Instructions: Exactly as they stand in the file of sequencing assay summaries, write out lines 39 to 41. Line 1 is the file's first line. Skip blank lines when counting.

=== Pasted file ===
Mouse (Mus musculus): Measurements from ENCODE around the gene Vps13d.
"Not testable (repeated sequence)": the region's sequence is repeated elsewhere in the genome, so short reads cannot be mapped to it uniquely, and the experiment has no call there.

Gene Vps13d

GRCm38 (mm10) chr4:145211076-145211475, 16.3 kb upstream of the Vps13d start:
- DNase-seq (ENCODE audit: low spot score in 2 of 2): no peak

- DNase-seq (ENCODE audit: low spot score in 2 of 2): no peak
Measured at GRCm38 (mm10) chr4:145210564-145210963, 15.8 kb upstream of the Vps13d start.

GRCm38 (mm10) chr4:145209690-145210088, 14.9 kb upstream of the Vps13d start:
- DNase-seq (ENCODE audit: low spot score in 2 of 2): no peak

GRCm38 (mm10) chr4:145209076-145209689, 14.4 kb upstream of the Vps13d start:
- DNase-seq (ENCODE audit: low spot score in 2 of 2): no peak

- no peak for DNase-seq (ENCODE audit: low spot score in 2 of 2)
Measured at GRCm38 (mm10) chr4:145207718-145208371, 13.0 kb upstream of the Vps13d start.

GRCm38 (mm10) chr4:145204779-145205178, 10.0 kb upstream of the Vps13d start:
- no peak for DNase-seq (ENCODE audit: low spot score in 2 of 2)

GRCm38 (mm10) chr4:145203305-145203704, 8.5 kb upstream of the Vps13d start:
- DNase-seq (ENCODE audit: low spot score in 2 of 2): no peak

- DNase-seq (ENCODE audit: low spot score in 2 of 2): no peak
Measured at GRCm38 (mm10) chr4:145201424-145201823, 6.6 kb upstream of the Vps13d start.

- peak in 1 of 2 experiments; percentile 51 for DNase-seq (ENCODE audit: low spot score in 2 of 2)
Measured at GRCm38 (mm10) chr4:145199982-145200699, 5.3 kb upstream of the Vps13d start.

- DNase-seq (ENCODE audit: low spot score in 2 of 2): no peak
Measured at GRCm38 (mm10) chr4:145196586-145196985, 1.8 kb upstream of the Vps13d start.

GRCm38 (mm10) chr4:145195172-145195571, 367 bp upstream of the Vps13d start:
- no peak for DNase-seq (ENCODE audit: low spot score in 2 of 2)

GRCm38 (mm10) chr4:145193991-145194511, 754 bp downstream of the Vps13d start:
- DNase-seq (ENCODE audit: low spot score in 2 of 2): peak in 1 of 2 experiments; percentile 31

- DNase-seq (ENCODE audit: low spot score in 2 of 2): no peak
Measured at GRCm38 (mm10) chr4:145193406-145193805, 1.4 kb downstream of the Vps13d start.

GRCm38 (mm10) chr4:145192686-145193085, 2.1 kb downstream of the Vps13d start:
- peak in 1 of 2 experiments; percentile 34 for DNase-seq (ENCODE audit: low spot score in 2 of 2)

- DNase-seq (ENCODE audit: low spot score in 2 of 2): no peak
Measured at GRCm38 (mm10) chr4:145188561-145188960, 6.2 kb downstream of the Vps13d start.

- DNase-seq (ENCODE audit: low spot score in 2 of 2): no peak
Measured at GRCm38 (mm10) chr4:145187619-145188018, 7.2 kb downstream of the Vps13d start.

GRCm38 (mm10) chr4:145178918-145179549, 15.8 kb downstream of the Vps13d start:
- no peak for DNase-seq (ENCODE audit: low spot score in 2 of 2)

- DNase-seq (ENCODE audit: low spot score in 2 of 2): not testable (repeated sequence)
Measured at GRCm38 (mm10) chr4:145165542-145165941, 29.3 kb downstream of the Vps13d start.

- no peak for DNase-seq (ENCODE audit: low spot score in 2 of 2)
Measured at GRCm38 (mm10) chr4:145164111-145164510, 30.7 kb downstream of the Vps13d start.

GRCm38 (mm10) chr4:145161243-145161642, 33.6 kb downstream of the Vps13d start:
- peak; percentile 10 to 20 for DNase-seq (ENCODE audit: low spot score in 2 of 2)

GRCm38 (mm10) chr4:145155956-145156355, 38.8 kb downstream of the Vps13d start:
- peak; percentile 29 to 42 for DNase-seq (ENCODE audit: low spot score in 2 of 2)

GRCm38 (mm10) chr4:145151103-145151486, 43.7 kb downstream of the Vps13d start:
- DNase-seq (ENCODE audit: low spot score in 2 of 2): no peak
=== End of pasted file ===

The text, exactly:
Measured at GRCm38 (mm10) chr4:145165542-145165941, 29.3 kb downstream of the Vps13d start.

- no peak for DNase-seq (ENCODE audit: low spot score in 2 of 2)
Measured at GRCm38 (mm10) chr4:145164111-145164510, 30.7 kb downstream of the Vps13d start.